popular when it was on TV over here. But it also shows you in a few very
Yes, Peaceville will be releasing the film. It
really was produced by Pellet but he doesn’t get the written credit as he
should. Neither one of us saw any money from it but it does spread the
word of the band so I do feel fortunate. I do wish that it was more about
the band and the music but I now see how it not being a “rock-u-mentary” has
helped the film and therefore the band. It’s a story that a lot more than
metalheads can relate to. It is very painful for me to watch. I
really was almost dead when they started shooting. Pellet told me that he
didn’t think he’d get to finish the movie once he started. I think the
film serves as a reminder to me of how far I can fall. I’m blown away
that people such as Steven Tyler, Ozzy Osbourne, Eddie Vedder, Judd Apatow,
Jack Black and on and on have seen and loved the film! I think it
has brought us a lot of new fans and I am very grateful. But I am not
embarrassed to much, I’ve always shown myself in my lyrics, this was just the
I know you found God a few years ago and you changed
your life style dramatically. Is that something most fans approve of or are
there the ones that don’t get it and are taken aback by these changes?
Well, it is a
personal thing but I’ll say this. I’ve always been attracted to the dark
and I’ve always attracted the darkness to me. I feel the most comfortable
in dark places. I have seen first hand however how the dark can
eventually eat you alive. Read the lyrics to our song “8” ( “Ain’t no
light in a tunnel that’s a figure eight”) off of “Last Rites” and then let the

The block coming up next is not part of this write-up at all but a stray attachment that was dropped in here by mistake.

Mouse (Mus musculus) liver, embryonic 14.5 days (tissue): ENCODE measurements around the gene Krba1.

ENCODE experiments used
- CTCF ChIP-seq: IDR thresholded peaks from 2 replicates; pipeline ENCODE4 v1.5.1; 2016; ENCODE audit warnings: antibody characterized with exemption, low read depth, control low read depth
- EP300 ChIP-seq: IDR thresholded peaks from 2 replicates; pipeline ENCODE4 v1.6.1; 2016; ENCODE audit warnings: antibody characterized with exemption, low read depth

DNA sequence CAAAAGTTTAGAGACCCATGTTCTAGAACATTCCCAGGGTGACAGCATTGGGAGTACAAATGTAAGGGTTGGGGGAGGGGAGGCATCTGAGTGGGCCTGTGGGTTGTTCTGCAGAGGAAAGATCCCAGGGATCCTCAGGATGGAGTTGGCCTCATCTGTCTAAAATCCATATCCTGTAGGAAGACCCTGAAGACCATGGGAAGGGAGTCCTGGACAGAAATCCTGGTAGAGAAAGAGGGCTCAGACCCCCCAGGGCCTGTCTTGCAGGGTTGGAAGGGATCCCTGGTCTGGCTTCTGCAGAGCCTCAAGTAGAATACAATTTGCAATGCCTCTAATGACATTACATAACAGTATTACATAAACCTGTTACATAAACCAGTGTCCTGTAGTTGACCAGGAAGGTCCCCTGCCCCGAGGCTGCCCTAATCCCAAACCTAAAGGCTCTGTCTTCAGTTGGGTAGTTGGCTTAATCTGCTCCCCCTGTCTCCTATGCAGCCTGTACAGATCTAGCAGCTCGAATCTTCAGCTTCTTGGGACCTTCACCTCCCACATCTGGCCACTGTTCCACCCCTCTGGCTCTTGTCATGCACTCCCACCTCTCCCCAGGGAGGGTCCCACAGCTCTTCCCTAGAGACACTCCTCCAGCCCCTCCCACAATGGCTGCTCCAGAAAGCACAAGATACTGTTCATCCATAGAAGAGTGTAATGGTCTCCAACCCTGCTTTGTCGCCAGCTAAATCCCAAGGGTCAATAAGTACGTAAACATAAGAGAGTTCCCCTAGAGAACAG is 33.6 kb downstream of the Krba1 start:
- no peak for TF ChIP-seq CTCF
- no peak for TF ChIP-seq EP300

title of another one of my songs, “Review Your Choices” always ring
through your mind. As far as the fans who don’t understand that I’ve seen
“the light”....well, if they were true fans, they wouldn’t give a shit. I
want everyone to choose their own path. I sing about choices, only you
write your “Last Rites”. I am not one to preach, I struggle with
choices every day of my life. I wish all my fans the very best and I
truly love you all. As far as God goes, well, something, someone has kept
me here. There is no good reason as to why I’m still alive. I just
feel very fortunate and I want to enjoy my fans and my family as long as I
can. I think I have a few years left to go. Come on out and see me while
we are both on this earth.
recently finished a tour of Germany. And you’ve been over here several times in
recent years. Do you have any particular memories or feelings about touring
Germany, about the people or the place in general? Good or bad – you can be
honest here. ;-)
I will be deadly honest. I- LOVE - GERMANY! We all do.
Germany is one country, along with Sweden, that I feel really, really got us,
really understood us and loved us before anyone else….especially the US.
I feel very fortunate every time I step on German soil. Our booking agent
is from here but that is not the only reason we tour Germany more than anywhere
else, we love Germany. I have had a few bad experiences but that was my
own fault when I was slipping and got mugged and robbed. I told you that
I’m attracted to the darkness but for us, Germany is the light. We love
you and I hope to see you all very soon! Pick up the new album, we want
to play you some new songs and I want you to sing along.